People dying in Laos from US bombs

13 Mar , 2015  

Cope Centre (15) (Large)

Bombies at COPE centre, Vientiane

Unexploded ordnance (UXO) are explosive weapons (bombs, grenades and land mines) that did not explode when they were dropped and still pose a risk of detonation, decades later. About one third of Laos remains contaminated with UXO left behind from the Vietnam War – the most heavily bombed country in the world.

Cluster munitions are the small explosive devices released from cluster bombs. Although they are designed to explode on impact, cluster munitions have a significant failure rate (estimated at 30% in Laos during the Vietnam War). They are usually the size of an orange or soup can and can stay buried in the ground indefinitely. As a result, cluster munitions kill more civilians than enemy soldiers and prevent locals from redeveloping bombed land. Lao people call these “bombies.”


Few people seem to know about the Secret US War in Laos. The on-going effects in Laos are huge and very saddening to see people struggling every day with this rubbish littering their land and standing in the way of progress. Lao students receive education on how to stay safe from bombies at school but unfortunately for many children the tiny amount of money they receive for scrap metal from bombs is too tempting.


  • Cope Centre (11) (Large)

    A drawing at COPE centre by a child

    At least 25,000 people have been killed or injured by unexploded ordnance in Laos since bombings ended.

  • About one third of the land in Laos is contaminated with unexploded ordnance.
  • Many farmers in Laos know their land is contaminated but simply have no choice but to cultivate their land.
  • The most common injuries victims sustain from a UXO explosion include loss of a limb, blindness, hearing loss, shrapnel wounds, and internal shock wave injuries.
  • Over the past four decades, only 500,000 of the estimated 80 million cluster munitions (1%) that failed to detonate have been cleared.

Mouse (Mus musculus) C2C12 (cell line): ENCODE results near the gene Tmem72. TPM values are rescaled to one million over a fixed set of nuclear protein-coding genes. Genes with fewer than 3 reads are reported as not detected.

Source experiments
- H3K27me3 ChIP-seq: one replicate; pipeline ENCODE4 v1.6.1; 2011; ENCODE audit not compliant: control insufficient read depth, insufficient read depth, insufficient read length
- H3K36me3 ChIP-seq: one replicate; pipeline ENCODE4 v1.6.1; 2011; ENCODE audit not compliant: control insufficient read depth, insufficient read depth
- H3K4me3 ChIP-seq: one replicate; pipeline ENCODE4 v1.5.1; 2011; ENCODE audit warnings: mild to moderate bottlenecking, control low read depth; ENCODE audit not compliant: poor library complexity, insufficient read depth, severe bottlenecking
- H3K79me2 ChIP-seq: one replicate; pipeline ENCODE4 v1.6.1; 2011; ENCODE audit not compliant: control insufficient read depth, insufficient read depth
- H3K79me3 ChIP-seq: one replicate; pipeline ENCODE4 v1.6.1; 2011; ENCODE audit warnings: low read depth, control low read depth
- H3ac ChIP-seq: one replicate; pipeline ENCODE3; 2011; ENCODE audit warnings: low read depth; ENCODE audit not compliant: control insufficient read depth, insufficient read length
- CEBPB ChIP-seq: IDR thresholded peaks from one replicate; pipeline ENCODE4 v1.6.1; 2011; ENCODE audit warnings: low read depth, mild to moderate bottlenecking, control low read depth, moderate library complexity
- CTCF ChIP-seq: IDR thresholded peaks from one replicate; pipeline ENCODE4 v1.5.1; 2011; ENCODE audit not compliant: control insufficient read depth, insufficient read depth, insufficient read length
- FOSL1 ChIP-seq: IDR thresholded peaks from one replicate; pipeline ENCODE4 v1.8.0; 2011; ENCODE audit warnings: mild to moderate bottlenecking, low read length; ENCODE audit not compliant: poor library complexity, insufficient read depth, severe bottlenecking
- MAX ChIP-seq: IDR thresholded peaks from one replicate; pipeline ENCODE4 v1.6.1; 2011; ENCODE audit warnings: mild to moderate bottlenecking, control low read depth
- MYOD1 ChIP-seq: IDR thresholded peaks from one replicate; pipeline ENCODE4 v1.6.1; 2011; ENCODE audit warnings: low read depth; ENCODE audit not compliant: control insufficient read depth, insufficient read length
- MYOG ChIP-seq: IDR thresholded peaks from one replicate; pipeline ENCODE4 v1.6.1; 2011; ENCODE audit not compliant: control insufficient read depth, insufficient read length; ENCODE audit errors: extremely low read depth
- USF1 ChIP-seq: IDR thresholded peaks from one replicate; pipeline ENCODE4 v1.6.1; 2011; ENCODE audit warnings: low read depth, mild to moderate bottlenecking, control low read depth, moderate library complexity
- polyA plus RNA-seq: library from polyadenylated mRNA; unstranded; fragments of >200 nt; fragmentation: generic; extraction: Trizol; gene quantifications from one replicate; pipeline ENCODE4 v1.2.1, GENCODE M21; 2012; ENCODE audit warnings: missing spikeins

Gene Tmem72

• The bombings were part of the U.S. Secret War in Laos to support the Royal Lao Government against the Pathet Lao and to interdict traffic along the Ho Chi Minh Trail. The bombings destroyed many villages and displaced hundreds of thousands of Lao civilians during the nine-year period.
  • From 1964 to 1973, the U.S. dropped more than two million tons of ordnance on Laos during 580,000 bombing missions—equal to a plane load of bombs every 8 minutes, 24-hours a day, for 9 years – making Laos the most heavily bombed country per capita in history.
  • Over 270 million cluster bombs were dropped on Laos during the Vietnam War (210 million more bombs than were dropped on Iraq in 1991, 1998 and 2006 combined)
  • Each year there continue to be over 300 new casualties in Laos. Close to 60% of the accidents result in death, and 40% of the victims are children.
  • Between 1996 and 2012, the U.S. contributed on average $2.6M per year for UXO clearance in Laos; the U.S. spent $17M per day (in 2010 dollars) for nine years bombing Laos ($56 billion in total). The U.S. spent as much in three days bombing Laos ($51M, in 2010 dollars) than it spent for clean up over 16 years ($51M).

The CIA and Air America in Laos

cialaosThe CIA started recruiting mercenaries from among the native Hmong hill tribes to stop supplies from reaching the Vietcong and stop the infiltration of Laos and northern Thailand.  War with Laos and Cambodia wasn’t an option, so America’s involvement had to be kept secret, so everything was managed through the CIA-owned airline Air America.

Planes would drop rice on villages that offered warriors to fight their secret war. Once involved, there was no backing out. Quitting meant they were treated as an enemy or denounced. When more soldiers died off or abandoned America’s secret war, children were put in their place to fill the numbers. At the peak of fighting in 1971, about 40% of the soldiers were Hmong, and most were child soldiers, no more than 13 or 14 years old. Read more.

Info from UXO Lao, MAG International, Legacies of War



1 Response

Like my blog? Leave me a reply